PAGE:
Adam Daniel Rotfeld

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Adam Daniel Rotfeld
Adam Rotfeld 2017.jpg
Minister of Foreign Affairs of Poland
8th Minister of Foreign Affairs of the Third Republic of Poland
In office
5 January 2005 – 13 October 2005
PresidentAleksander Kwaśniewski
Prime MinisterMarek Belka
Preceded byWłodzimierz Cimoszewicz
Succeeded byStefan Meller
Personal details
Born (1938-03-04) 4 March 1938 (age 80)
Peremyshliany, Second Polish Republic (now Ukraine)
Political partyNone
Spouse(s)Barbara Sikorska (deceased)
Children1
ProfessionDiplomat, academician

Adam Daniel Rotfeld (Polish pronunciation: ['adam ˈdaɲɛl ˈrɔtfɛlt] (About this sound listen); born 4 March 1938) is a Polish researcher, diplomat, and former Minister of Foreign Affairs of Poland from 5 January 2005 until 31 October 2005 when a change of government took place. He served earlier as the deputy foreign minister. While in that position, Rotfeld established the Warsaw Reflection Group on the UN Reform and the Transformation of the Euro-Atlantic Security Institutions, with participation from leading US and European experts and politicians.

From 1991 up to 2002 he served as Director of the Stockholm International Peace Research Institute (SIPRI) and in 1989–1991 project leader on Building a Cooperative Security System in and for Europe at SIPRI.

Life[edit]

Rotfeld was born in Przemyślany near Lwów, Poland (now Lviv, Ukraine). He survived the Holocaust in the Univ Lavra, a monastery of the Studite Brethren. Rotfeld was married to Barbara Sikorska-Rotfeld (died in 2006) and has one daughter, Alicja, born in 1971.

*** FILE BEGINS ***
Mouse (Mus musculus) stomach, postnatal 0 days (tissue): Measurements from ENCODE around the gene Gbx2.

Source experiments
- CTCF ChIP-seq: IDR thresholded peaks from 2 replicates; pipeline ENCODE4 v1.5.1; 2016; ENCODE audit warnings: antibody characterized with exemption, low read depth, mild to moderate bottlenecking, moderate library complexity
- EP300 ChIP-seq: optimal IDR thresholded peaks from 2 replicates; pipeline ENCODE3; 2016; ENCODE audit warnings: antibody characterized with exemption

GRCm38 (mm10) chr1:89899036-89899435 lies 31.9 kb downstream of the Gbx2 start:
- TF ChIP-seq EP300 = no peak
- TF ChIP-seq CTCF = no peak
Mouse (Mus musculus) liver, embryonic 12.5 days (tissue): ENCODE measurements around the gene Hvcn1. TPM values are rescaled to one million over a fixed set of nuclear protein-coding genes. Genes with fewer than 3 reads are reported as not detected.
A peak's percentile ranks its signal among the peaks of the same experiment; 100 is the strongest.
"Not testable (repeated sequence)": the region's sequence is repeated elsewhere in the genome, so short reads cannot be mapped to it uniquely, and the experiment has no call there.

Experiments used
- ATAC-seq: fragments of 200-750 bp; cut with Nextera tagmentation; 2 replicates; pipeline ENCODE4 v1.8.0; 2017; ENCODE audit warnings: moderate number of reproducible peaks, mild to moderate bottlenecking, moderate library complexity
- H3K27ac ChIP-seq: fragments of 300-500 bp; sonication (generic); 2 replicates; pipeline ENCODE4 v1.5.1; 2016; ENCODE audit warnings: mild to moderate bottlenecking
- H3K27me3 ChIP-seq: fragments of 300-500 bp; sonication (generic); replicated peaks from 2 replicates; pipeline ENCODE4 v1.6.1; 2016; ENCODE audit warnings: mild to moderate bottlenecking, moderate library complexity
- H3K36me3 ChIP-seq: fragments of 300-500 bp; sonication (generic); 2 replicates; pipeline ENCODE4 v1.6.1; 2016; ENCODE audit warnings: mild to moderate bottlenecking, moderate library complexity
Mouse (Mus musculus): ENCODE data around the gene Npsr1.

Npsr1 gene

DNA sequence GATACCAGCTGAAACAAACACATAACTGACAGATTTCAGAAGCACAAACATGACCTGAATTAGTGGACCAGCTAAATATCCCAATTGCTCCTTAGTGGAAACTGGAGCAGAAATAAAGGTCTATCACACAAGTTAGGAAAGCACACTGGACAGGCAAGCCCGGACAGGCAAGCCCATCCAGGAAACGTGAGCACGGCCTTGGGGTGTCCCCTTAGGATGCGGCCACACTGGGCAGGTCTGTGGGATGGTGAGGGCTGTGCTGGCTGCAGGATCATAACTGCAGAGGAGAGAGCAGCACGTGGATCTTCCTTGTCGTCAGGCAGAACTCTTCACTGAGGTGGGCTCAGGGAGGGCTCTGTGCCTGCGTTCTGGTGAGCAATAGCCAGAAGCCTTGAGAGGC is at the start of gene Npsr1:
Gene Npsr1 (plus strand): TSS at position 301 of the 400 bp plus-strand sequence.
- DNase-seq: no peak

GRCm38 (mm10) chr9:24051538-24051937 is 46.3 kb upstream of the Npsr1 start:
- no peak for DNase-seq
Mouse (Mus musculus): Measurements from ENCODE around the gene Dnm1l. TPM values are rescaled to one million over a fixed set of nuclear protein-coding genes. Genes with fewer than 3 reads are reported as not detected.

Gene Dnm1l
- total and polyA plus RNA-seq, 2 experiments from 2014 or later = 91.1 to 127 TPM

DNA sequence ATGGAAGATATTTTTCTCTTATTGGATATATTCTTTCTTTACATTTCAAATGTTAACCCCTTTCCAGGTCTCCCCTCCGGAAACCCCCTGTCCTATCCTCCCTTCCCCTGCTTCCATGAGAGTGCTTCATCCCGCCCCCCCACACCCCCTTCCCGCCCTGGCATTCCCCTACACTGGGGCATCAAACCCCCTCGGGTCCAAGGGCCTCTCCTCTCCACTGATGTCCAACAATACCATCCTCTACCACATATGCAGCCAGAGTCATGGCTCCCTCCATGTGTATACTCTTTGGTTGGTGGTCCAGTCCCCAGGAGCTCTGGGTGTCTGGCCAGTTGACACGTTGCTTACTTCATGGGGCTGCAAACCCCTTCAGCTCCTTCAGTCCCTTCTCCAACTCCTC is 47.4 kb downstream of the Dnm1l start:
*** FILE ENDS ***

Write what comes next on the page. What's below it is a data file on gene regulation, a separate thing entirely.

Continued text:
Rotfeld studied international law and diplomacy in Warsaw (1955–1960). He wrote his PhD dissertation on the right of self-determination of people in modern international law at the Jagiellonian University, Kraków which he defended in 1969. Later, habilitation on European Security in Statu Nascendi.[clarification needed] He was appointed professor at Warsaw University by the President of Poland in 2001.

Professional activities[edit]

From 1961, Rotfeld worked as a researcher at the Polish Institute of International Affairs (PISM, the acronym formed from the Polish name). He was a member of the UN Secretary General Advisory Board on Disarmament Matters from 2006 to 2011, and its chair in 2008; member of the NATO Expert Group on the New Strategic Concept of Alliance (2009-2010), and since 2010 Commissioner of the Euro-Atlantic Security Commission, member of the European Council on Foreign Relations (ECFR).

After 1989, he has served as leader of the Project on Building a Co–operative Security System in and for Europe at the Stockholm International Peace Research Institute (SIPRI). He was appointed as Director of SIPRI from 1 July 1991 and re–elected in 1996 for a second term, lasting until June 2002. He is a member of many consultative bodies and scientific councils, including the Institute of Political Studies at the Polish Academy of Sciences. He is co-chairman of Polish-Russian Group on Difficult Matters.

He has participated in many multilateral negotiations and conferences on security and arms control.

Publications[edit]